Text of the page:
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NGOs urge European Union to take lead in ending whaling in European waters

Portorož, 26th October 2016. During the 66th meeting of the International Whaling Commission (IWC), conservation organisations openly criticised the fact that actions against commercial whaling are absent from the IWC agenda. A petition directed at the European Union was presented to IWC delegates by OceanCare (Switzerland), Pro Wildlife (Germany) and Animal Welfare Institute (USA), along with their joint report “Frozen in Time: How Modern Norway Clings to Its Whaling Past.” The report details Norway’s undermining of the IWC ban on commercial whaling and exposes the serious growth of Norway’s overseas trade in whale products.

The three organisations are highlighting the fact that European citizens, as well as member states of the IWC, expect the European Union to lead efforts to end commercial whaling in European waters. While Australia and New Zealand address whaling in the Southern Ocean, and the Latin American countries advocate the establishment of a sanctuary within the South Atlantic, the European Union has arrived at the IWC meeting with empty hands and the highest number of whales killed in neighboring waters.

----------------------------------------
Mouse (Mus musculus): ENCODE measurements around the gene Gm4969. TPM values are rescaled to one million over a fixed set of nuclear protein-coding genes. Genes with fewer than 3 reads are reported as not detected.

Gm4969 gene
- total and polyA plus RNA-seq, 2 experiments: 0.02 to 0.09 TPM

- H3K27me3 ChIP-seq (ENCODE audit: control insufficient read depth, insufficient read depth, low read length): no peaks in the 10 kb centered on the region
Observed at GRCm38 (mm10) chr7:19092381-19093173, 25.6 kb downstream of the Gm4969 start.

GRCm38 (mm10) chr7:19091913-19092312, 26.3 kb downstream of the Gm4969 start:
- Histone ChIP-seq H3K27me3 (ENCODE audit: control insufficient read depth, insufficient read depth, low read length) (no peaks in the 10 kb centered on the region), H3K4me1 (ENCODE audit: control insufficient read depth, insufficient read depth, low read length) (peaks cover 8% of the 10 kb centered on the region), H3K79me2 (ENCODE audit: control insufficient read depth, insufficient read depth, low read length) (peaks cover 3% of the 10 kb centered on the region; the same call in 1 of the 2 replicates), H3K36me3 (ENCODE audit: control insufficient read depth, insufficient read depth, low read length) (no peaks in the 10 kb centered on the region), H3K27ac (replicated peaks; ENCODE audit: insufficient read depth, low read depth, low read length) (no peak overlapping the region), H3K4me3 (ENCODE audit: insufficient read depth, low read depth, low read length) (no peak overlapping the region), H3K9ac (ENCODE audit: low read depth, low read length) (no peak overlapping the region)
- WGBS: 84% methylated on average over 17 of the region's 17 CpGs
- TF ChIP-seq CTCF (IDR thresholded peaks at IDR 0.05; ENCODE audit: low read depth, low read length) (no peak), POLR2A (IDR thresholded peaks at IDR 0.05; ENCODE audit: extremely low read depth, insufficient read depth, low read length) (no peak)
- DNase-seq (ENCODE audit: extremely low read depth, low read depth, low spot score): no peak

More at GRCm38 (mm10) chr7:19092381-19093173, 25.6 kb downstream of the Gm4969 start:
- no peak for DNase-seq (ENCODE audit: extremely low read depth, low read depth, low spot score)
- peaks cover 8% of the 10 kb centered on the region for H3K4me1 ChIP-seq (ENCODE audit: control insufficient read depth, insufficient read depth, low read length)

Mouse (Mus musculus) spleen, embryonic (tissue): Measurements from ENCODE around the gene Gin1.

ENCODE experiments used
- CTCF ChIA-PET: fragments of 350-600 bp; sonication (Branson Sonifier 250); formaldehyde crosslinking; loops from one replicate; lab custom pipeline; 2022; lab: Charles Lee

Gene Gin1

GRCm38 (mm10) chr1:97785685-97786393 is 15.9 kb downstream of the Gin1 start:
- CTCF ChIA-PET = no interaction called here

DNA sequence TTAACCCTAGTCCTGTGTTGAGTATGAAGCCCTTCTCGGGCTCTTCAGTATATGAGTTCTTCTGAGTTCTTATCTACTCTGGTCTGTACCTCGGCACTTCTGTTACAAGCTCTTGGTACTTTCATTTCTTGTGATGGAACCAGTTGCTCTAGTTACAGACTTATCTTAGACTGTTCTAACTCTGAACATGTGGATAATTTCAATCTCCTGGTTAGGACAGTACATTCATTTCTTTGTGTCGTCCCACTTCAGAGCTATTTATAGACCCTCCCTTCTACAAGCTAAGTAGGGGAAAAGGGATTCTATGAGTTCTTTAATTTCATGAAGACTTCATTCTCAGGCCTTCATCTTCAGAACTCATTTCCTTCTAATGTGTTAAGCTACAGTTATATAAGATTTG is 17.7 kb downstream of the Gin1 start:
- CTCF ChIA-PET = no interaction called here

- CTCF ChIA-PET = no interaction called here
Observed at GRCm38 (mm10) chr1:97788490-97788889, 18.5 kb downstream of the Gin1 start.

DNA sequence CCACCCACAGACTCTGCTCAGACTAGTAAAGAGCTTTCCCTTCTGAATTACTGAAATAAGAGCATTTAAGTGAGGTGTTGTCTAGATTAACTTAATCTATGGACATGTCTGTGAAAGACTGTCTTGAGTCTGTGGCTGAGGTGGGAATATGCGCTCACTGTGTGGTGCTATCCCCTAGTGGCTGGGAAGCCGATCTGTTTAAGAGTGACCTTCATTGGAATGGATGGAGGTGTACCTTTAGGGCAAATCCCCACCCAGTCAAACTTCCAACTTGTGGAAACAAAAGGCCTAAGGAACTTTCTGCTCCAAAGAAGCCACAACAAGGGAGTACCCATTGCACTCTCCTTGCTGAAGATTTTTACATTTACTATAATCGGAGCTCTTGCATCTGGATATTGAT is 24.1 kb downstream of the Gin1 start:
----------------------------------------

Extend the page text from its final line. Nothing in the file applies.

“While the IWC is celebrating the 30th anniversary of the commercial whaling moratorium, Norway continues with its hunts, by invoking its formal objection and granting itself catch quotas without the approval of the IWC,” stated Nicolas Entrup, spokesperson for OceanCare. “Over recent years Norway has silently become the world’s number one whaling nation – killing more whales than Japan and Iceland combined.” Norway killed nearly 600 minke whales during its 2016 whaling season.

“We are disappointed that the EU came to this jubilee IWC meeting with empty hands: They failed to submit a resolution against commercial whaling in European waters,” criticised Sandra Altherr of Pro Wildlife. “Since 2001, the IWC has not passed a single resolution on commercial whaling – and this silence is interpreted by Norway’s government and others as acceptance of its bloody business.”

“Norway’s domestic market for whale meat and blubber is extremely limited and the whaling industry is relying almost exclusively on Japan to keep itself afloat,” stated Kate O’Connell, marine wildlife consultant for the Animal Welfare Institute. “In September, a Norwegian company shipped 195 metric tons of whale meat to Japan, the largest export of whale products to Japan by Norway since the moratorium.”

The groups note that these exports undermine the international trade ban on whale products put into effect by the Convention on International Trade in Endangered Species of Wild Fauna and Flora (CITES). In support of the IWC moratorium, parties to CITES listed large whales on the treaty’s Appendix I, banning commercial trade in these species. Since then, CITES has regularly reminded parties not to issue export or import permits for whale products.